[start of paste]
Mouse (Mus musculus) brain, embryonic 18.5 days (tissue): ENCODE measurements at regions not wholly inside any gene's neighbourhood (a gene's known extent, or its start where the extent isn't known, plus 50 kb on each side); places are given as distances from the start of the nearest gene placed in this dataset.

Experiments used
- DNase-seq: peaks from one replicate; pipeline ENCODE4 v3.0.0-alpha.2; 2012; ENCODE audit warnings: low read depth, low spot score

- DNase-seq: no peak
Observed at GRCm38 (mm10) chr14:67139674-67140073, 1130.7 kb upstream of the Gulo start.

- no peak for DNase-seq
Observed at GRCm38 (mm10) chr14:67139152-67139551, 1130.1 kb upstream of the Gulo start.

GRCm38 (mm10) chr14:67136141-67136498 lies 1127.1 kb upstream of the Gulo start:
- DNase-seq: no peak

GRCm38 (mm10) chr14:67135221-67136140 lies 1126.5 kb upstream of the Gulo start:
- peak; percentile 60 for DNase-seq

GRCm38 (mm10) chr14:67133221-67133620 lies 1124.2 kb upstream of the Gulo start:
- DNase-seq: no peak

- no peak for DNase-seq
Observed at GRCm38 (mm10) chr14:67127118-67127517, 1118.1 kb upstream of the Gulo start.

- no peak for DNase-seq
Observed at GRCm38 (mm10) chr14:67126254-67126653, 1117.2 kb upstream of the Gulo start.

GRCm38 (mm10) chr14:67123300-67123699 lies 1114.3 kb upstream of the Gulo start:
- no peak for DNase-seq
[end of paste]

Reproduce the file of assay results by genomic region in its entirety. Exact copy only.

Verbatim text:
Mouse (Mus musculus) brain, embryonic 18.5 days (tissue): ENCODE measurements at regions not wholly inside any gene's neighbourhood (a gene's known extent, or its start where the extent isn't known, plus 50 kb on each side); places are given as distances from the start of the nearest gene placed in this dataset.

Experiments used
- DNase-seq: peaks from one replicate; pipeline ENCODE4 v3.0.0-alpha.2; 2012; ENCODE audit warnings: low read depth, low spot score

- DNase-seq: no peak
Observed at GRCm38 (mm10) chr14:67139674-67140073, 1130.7 kb upstream of the Gulo start.

- no peak for DNase-seq
Observed at GRCm38 (mm10) chr14:67139152-67139551, 1130.1 kb upstream of the Gulo start.

GRCm38 (mm10) chr14:67136141-67136498 lies 1127.1 kb upstream of the Gulo start:
- DNase-seq: no peak

GRCm38 (mm10) chr14:67135221-67136140 lies 1126.5 kb upstream of the Gulo start:
- peak; percentile 60 for DNase-seq

GRCm38 (mm10) chr14:67133221-67133620 lies 1124.2 kb upstream of the Gulo start:
- DNase-seq: no peak

- no peak for DNase-seq
Observed at GRCm38 (mm10) chr14:67127118-67127517, 1118.1 kb upstream of the Gulo start.

- no peak for DNase-seq
Observed at GRCm38 (mm10) chr14:67126254-67126653, 1117.2 kb upstream of the Gulo start.

GRCm38 (mm10) chr14:67123300-67123699 lies 1114.3 kb upstream of the Gulo start:
- no peak for DNase-seq